How a split second could spell end of GMT

08:05 by Editor · 0 Post a comment on AAWR

When Big Ben strikes midnight on New Year's Eve, revellers in Trafalgar Square will notice nothing unusual. Keen-eared listeners to the speaking clock, however, will hear an extra pip — the sign of a rare “leap second”. 

The last minute of 2008 will have 61 seconds to correct a slight anomaly between atomic clocks and astronomical time based on the Earth's rotation, so that the proper new year's countdown will end: “three, two, one, one.” 

If an international group of timekeeping experts has its way, however, this year's leap second will be one of the last. The International Telecommunications Union (ITU), which manages leap seconds, is proposing to abolish them in favour of adding a “leap hour” every 600 years or so. 

The move would have important consequences for Britain. Should the leap second be consigned to history, Greenwich Mean Time (GMT) would lose its status as the zone in which local time is the same as the universal time by which clocks are set. Over hundreds of years, this universal time zone would gradually drift east from Greenwich, reaching Paris before the “leap hour” moved it west again.

The proposed change, reported by New Scientist magazine, would also mean that, for the first time, official time would not be linked to the astronomical rotation of the Earth. Instead of seconds, minutes and hours taking their length from the time it takes the globe to spin once, they would be measured solely according to the oscillations of Caesium atoms. 

“It would be a change with profound cultural implications,” said Robert Massey, of the Royal Astronomical Society. “We'd be decoupling our clocks from what the Sun is telling us.” 

It would also have implications for astronomers, requiring expensive changes to the operating software of astronomical telescopes. Sundials would become even more inaccurate than they are already, and it would become almost impossible for sailors to navigate by sextant.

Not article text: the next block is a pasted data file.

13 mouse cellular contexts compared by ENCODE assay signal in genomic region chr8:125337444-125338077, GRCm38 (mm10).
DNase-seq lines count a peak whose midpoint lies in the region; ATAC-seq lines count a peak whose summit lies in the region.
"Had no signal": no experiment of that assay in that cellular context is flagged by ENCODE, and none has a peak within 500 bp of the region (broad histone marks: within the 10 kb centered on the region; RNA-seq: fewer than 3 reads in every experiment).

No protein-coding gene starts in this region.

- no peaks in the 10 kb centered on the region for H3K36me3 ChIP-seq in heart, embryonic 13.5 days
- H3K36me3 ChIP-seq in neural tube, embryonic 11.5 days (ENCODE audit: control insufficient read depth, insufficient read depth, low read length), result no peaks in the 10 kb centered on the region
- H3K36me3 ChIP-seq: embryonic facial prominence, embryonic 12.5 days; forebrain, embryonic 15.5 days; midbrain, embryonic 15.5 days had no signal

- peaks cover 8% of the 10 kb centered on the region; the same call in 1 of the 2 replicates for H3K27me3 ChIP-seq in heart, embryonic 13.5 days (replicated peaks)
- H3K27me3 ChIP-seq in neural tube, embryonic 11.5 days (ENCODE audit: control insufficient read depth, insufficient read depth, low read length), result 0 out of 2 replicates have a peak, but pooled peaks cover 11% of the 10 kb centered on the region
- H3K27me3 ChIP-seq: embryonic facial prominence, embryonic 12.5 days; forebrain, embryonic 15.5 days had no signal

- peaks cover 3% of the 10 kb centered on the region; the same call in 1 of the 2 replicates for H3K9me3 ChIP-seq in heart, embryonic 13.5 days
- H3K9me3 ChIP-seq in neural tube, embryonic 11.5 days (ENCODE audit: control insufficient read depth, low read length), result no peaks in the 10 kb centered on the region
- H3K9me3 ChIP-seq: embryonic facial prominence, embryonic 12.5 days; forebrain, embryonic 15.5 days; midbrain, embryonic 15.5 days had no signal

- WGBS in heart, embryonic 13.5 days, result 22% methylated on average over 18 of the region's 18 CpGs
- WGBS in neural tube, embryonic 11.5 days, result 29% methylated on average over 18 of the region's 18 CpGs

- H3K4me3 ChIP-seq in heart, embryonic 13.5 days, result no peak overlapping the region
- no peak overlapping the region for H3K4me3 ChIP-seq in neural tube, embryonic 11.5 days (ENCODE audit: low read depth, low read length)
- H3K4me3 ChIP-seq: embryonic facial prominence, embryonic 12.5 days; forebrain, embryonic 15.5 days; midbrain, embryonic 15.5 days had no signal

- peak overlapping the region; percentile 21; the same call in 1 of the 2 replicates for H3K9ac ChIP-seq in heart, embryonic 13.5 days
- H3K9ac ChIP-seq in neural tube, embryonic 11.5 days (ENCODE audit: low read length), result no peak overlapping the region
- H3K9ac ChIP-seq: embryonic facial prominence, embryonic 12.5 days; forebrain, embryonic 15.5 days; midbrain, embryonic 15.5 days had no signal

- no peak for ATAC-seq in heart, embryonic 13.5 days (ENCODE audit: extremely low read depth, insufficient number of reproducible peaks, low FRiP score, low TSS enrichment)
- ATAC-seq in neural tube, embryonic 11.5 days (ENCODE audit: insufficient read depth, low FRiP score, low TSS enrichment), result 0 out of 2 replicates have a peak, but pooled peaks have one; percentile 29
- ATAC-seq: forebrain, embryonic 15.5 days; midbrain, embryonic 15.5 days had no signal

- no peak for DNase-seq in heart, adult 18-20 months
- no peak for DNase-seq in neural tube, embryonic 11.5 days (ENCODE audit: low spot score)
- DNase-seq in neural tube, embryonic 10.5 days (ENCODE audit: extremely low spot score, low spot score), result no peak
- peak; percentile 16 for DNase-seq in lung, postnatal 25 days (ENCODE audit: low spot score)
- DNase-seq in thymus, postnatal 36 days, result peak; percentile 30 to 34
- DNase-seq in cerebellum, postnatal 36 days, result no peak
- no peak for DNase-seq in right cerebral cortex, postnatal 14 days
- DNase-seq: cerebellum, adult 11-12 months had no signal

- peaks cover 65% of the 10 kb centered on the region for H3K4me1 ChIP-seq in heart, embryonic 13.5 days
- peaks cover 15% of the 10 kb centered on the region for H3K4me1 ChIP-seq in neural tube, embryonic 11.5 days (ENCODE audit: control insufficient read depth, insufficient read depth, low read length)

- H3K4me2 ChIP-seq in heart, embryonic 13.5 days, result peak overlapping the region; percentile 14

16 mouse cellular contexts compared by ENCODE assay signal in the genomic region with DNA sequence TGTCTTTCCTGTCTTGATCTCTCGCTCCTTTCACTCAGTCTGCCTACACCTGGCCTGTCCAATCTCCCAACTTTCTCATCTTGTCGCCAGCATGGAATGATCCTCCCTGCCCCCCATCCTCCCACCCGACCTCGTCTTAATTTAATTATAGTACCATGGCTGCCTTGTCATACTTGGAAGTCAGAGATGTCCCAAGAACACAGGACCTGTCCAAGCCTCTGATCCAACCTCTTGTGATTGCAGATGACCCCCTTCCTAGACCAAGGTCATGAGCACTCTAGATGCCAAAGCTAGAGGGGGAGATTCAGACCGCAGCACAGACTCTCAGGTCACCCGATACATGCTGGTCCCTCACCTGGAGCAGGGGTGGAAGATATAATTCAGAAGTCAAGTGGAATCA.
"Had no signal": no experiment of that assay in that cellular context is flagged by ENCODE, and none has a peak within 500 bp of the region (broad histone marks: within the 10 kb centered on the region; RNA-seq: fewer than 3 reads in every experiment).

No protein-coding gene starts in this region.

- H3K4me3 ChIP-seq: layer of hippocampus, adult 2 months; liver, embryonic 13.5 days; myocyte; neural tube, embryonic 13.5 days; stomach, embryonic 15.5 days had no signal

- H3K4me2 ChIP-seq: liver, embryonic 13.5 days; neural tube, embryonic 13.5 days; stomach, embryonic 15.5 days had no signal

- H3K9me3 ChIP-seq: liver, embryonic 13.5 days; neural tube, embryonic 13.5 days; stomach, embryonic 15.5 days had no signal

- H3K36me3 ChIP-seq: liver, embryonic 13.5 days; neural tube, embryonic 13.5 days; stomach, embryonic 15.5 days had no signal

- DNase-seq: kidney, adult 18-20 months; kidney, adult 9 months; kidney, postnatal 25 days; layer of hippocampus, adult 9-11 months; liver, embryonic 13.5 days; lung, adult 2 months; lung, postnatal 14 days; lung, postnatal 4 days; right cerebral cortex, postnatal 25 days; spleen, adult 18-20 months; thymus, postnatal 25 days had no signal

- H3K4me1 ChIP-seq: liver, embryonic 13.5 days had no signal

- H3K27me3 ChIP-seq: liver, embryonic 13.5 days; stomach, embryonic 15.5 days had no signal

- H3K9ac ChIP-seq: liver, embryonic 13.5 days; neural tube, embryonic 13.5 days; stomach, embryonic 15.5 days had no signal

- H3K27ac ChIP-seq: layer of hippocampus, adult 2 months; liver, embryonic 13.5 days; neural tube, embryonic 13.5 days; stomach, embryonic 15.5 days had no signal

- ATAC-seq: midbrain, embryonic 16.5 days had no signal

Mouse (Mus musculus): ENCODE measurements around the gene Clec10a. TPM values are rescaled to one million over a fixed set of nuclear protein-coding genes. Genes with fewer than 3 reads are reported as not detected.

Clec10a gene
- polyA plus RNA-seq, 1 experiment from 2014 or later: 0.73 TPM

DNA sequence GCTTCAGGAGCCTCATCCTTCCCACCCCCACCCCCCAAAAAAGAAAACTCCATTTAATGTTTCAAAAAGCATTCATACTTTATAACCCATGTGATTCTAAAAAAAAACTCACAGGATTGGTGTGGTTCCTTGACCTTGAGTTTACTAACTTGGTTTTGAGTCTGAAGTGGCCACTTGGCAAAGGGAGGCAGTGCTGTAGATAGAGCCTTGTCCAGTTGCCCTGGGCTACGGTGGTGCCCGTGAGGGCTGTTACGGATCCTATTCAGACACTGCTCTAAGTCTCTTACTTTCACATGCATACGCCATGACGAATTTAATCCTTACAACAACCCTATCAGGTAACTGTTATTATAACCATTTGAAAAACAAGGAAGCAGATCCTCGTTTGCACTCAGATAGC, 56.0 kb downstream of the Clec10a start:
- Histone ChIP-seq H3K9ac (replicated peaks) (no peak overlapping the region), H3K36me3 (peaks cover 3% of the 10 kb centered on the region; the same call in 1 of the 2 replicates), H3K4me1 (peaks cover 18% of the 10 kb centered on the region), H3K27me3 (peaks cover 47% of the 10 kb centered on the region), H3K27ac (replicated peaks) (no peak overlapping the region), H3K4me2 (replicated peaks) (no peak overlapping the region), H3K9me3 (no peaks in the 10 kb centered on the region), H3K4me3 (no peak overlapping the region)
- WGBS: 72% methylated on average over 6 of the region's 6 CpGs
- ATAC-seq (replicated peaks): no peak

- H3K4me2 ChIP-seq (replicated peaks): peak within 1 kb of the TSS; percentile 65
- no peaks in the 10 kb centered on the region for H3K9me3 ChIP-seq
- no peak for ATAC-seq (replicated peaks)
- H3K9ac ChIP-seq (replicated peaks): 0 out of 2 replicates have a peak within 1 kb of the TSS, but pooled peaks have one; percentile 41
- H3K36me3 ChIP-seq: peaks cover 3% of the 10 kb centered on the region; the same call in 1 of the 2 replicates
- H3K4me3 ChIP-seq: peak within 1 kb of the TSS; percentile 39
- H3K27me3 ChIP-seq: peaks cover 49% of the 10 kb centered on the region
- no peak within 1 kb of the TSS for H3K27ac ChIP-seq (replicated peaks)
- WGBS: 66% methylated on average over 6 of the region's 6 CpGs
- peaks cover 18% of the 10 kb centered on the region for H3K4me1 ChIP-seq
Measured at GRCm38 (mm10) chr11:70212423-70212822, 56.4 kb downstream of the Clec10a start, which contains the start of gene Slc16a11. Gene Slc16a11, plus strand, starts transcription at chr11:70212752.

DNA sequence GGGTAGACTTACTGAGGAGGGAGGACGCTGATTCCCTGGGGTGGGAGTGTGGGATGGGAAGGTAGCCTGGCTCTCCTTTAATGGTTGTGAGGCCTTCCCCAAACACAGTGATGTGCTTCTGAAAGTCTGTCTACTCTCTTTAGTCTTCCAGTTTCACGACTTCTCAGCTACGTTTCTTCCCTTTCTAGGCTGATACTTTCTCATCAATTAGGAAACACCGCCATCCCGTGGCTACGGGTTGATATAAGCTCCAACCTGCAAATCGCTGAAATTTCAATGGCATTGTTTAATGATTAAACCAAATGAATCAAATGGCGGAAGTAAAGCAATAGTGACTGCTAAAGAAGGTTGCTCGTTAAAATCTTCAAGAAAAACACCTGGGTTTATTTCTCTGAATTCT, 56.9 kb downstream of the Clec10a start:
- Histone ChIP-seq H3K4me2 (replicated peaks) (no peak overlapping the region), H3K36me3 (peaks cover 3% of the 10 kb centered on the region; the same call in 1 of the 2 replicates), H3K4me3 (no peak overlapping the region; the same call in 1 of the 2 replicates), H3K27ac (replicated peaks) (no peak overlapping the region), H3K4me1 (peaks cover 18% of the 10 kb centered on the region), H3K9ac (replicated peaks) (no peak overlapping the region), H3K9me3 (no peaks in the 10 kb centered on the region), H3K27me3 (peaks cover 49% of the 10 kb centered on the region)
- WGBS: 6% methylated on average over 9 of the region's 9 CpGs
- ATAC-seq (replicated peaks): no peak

Britain would have legal issues to grapple with because GMT has been enshrined in law since 1880 as the standard by which national time is calculated. With leap seconds, this is not a problem, as they make GMT and the Universal Co-ordinated Time (UTC) kept by atomic clocks essentially identical. Without them, GMT would have to go. 

The issue has arisen because of the multiple ways in which time is kept. Until 1972 this was done with reference to GMT — the mean solar time at the Royal Observatory in Greenwich. Universal Time, or UT1, is a modern version of GMT, calculated by dividing one rotation of the Earth into 86,400 seconds. The Earth's speed of rotation is, however, very gradually slowing down. Because of this, a new standard was adopted in 1972, based on highly accurate atomic clocks. 

International Atomic Time, or TAI, which is kept by the International Bureau of Weights and Measures in Paris, now defines a second as 9,192,631,770 oscillations of a Caesium-133 atom. This invariable standard is used as the basis for UTC, by which the world's clocks are set. 

Leap seconds are used to keep UTC in line with the variable astronomical timescales, GMT and UT1. Ten leap seconds were added to UTC in 1972, and another 23 have since been added, most recently at the end of 2005. 

The need to do this irritates some scientists who say that leap seconds create confusion and can cause software crashes. A 1996 leap second, for example, caused computers at Associated Press Radio to broadcast the wrong programmes, and a 2003 bug caused some global positioning units to show the time as half past 62. 

The United States proposed a change in 2005 and, though that was defeated, the issue has been raised again this year by the International Telecommunications Union. A working party report published in June found that “a majority supports the suppression of leap seconds”, and will recommend the change. A vote is expected next year and, if 70 per cent of the ITU's 191 members approve, a final decision will be taken at the World Radio Conference in 2011. 

Britain and China oppose the change but it is backed by the US, France, Germany, Russia, Japan and Italy. A spokesman for the Department for Innovation, Universities and Skills said yesterday: “The UK remains strongly opposed to any proposal to cease the addition of leap seconds to UTC.” 

If change does happen, leap seconds will continue to be added as necessary until about 2018. A “leap hour” would then be added, probably around the year 2600. 

Markus Kuhn, a computer scientist at the University of Cambridge, said: “The case for abolishing leap seconds has really not been made, and a leap hour is somewhat unrealistic. 

“Gradually nibbling away a second at a time isn't that disruptive, and there is a distinct lack of scare stories about bad consequences.  continues here

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